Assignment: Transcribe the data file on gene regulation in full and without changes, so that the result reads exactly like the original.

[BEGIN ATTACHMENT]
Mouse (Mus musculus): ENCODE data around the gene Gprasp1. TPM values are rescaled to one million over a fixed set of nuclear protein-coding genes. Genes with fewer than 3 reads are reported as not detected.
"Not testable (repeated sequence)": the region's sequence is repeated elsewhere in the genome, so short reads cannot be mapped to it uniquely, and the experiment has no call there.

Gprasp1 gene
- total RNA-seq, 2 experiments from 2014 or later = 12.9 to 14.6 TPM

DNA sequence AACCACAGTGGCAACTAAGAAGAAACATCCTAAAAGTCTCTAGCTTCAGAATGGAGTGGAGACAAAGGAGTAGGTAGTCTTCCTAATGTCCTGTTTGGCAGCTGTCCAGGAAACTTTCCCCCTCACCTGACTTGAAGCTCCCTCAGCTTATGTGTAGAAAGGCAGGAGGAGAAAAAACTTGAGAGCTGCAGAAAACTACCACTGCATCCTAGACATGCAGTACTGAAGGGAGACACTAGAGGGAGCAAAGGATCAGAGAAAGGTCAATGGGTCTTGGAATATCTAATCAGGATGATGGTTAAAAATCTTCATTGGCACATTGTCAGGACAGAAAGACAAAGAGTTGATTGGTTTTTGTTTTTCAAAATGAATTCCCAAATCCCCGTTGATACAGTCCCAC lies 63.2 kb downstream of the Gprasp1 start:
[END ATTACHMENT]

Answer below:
Mouse (Mus musculus): ENCODE data around the gene Gprasp1. TPM values are rescaled to one million over a fixed set of nuclear protein-coding genes. Genes with fewer than 3 reads are reported as not detected.
"Not testable (repeated sequence)": the region's sequence is repeated elsewhere in the genome, so short reads cannot be mapped to it uniquely, and the experiment has no call there.

Gprasp1 gene
- total RNA-seq, 2 experiments from 2014 or later = 12.9 to 14.6 TPM

DNA sequence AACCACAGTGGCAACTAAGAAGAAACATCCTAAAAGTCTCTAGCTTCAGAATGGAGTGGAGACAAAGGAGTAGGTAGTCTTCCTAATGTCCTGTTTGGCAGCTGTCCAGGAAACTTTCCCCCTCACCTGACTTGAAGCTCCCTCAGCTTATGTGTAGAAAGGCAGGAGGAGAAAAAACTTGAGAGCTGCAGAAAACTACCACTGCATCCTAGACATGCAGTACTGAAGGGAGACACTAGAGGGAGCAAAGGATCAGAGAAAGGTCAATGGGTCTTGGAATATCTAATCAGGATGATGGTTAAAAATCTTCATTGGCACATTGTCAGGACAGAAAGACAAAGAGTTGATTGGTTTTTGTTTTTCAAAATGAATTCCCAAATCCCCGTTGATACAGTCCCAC lies 63.2 kb downstream of the Gprasp1 start: